In part 1 of this post, I showed how to create a SQL database in Windows Azure, create a schema for adding leaderboard functionality to a game, create an Entity Framework model for the database, and then create and test a WCF Data Service on top of the model that provides a rich REST-style interaction model with great query support via OData. If you have not yet read part 1, you should do so before continuing.
It’s been longer than I planned, but this post is a follow-up to my overview post, “Building Data and Services for Windows 8 Apps”. In that post, I outlined a couple of different ways that you can build out data storage and services to provide a back-end for your Windows 8 app (and of course, these services can be shared with other apps as well).
If you’ve spent any time at all browsing the Windows Store, you may have noticed that there are more than a few apps that show up with the default store logo, which is a simple box with an X through it. The default logo included with the Visual Studio project templates is intended to look unfinished, so that developers will hopefully replace this logo with one that’s appropriately branded for their app. Here’s what one of these apps looks like (I’ve obscured the name of the app to avoid embarrassing the developer):
Notice that the app doesn’t have a great rating. Not necessarily a direct result of not having a nice store logo, but it doesn’t leave a great impression with potential customers.
In this installment of Windows 8: What I’ve learned, I’ll discuss a bug in my app that came from a poor understanding of the underlying template I’d built on.
Getting Started with a Template
Just a quick post to see how well Word 2013 RT (included with the Surface RT I picked up at the Microsoft Store in Tyson’s Corner, VA last week) works as a blogging client. So far, the only major app that I use regularly that I really miss on my Surface is Windows Live Writer, which is simply an excellent tool for creating and managing blog posts.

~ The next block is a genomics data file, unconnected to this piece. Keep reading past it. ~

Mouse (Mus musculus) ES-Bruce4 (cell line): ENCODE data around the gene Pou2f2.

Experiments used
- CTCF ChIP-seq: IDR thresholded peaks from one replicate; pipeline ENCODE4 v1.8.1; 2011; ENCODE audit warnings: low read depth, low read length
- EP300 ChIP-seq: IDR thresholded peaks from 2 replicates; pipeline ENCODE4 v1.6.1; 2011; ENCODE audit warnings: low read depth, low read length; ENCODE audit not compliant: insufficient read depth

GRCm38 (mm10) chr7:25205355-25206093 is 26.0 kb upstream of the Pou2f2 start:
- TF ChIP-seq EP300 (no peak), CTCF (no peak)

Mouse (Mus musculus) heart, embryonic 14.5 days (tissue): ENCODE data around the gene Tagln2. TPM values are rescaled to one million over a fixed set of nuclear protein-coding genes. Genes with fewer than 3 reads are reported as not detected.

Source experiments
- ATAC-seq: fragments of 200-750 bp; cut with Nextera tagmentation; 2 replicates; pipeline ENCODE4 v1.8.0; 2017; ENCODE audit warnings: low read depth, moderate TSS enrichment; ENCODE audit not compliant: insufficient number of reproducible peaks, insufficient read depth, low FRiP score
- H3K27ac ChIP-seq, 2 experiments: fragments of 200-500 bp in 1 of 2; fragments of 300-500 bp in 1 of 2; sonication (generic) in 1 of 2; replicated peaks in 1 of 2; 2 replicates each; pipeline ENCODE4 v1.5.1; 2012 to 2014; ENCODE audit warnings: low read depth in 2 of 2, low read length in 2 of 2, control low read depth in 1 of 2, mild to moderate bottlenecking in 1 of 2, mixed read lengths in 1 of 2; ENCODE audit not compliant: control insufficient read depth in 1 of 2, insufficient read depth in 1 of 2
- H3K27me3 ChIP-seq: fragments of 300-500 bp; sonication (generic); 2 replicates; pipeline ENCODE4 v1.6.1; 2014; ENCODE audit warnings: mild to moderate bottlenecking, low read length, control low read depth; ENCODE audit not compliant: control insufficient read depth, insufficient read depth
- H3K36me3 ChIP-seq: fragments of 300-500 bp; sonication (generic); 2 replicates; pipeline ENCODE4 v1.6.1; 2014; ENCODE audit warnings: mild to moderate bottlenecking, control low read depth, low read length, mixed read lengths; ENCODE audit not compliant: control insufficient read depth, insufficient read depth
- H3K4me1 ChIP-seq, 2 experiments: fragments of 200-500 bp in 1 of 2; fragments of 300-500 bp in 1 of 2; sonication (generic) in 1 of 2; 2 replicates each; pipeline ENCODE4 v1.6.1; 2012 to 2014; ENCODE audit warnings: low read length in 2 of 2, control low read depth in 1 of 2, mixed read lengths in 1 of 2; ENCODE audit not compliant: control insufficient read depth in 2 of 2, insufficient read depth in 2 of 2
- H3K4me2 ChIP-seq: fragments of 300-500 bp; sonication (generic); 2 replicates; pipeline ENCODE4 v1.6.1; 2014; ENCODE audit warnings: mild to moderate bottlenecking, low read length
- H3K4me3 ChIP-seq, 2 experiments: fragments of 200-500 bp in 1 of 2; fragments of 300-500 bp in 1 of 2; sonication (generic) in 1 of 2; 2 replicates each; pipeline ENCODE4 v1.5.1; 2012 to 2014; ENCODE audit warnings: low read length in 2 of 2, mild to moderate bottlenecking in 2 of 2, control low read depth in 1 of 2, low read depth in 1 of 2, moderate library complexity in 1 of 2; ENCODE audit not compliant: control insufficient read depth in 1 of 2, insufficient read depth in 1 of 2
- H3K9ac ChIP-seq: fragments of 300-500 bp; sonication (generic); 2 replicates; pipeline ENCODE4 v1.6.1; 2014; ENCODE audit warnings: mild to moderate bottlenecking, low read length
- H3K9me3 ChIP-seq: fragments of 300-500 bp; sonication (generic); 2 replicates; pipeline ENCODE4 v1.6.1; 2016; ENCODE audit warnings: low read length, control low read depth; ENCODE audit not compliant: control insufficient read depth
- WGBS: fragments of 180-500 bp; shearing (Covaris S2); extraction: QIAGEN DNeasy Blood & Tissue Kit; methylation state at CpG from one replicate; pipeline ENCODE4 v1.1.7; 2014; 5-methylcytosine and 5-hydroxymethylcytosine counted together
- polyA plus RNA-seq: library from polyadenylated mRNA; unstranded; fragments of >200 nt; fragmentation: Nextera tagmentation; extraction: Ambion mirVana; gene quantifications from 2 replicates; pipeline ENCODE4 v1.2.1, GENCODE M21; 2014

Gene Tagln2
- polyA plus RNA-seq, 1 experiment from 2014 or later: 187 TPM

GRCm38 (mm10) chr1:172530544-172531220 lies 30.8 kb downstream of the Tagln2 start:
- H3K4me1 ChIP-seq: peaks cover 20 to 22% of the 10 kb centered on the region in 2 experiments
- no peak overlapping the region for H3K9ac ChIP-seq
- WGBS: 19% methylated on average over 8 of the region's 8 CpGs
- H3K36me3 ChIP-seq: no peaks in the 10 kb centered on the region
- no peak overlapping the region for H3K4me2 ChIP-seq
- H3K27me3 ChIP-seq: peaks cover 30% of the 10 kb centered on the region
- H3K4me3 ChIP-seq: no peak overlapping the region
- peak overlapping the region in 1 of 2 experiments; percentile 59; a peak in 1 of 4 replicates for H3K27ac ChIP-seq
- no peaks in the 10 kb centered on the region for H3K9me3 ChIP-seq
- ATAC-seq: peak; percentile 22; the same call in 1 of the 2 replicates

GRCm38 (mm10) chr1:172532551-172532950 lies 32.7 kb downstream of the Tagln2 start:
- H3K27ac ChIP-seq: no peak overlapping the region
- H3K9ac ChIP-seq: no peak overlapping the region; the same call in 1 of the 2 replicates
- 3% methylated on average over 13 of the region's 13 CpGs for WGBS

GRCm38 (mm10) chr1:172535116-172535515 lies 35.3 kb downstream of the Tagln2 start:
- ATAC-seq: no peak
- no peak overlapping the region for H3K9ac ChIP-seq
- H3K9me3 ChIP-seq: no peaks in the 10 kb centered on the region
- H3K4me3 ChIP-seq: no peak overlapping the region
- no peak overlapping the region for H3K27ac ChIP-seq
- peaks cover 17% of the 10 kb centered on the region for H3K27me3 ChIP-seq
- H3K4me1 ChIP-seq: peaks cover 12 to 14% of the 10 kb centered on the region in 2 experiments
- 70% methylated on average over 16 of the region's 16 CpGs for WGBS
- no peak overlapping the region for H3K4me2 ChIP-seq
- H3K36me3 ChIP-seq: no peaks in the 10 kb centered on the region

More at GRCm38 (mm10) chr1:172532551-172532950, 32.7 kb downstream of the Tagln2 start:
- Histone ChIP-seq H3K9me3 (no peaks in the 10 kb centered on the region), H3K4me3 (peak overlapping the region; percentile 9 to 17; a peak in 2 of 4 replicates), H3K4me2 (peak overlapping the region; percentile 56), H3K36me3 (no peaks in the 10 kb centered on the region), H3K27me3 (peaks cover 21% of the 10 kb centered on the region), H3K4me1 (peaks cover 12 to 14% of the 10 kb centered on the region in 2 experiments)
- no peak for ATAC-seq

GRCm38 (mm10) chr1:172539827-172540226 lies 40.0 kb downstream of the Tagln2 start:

In the final part of our Using Blend for Windows 8 apps series, Andrew Duthie and Kirupa Chinnathambi take a look at the Interactive Mode for Blend and demo for us how to style a template using CSS, data binding and more.
In Part 2 of our Using Blend for Windows 8 apps series, Andrew Duthie and Kirupa Chinnathambi take a deep dive into how you can use Blend to easily design your Windows 8 apps for various devices. In this episode they’ll show you how to use the device panel and how to react to views and view states.
I’m a big fan of reuse wherever possible, so in this 6th installment of my Windows 8: What I’ve Learned series, I’m going to share a tip on how you can essentially get some great features for your app, with very little effort, by leveraging an app that ships with every copy of Windows 8.
The Maps app
Windows 8 machines will ship with several handy apps included, such as the Mail app, the People app and a few others. One of the more useful apps is the Maps app. It can, with the user’s permission, use location features built into the machine (GPS, or network-based location services) to find your current location, integrated search for finding a desired address or point of interest, and built in support for directions, traffic, etc. You can see a screenshot of the maps app below:
Andrew Duthie and Program Manager Kirupa Chinnathambi from the Microsoft Expression Blend team join us for part one of this series as we take an inside look at how Blend can help developers design their Windows 8 apps. Tune in as they build a basic “hello world” application, add HTML assets and style it using CSS.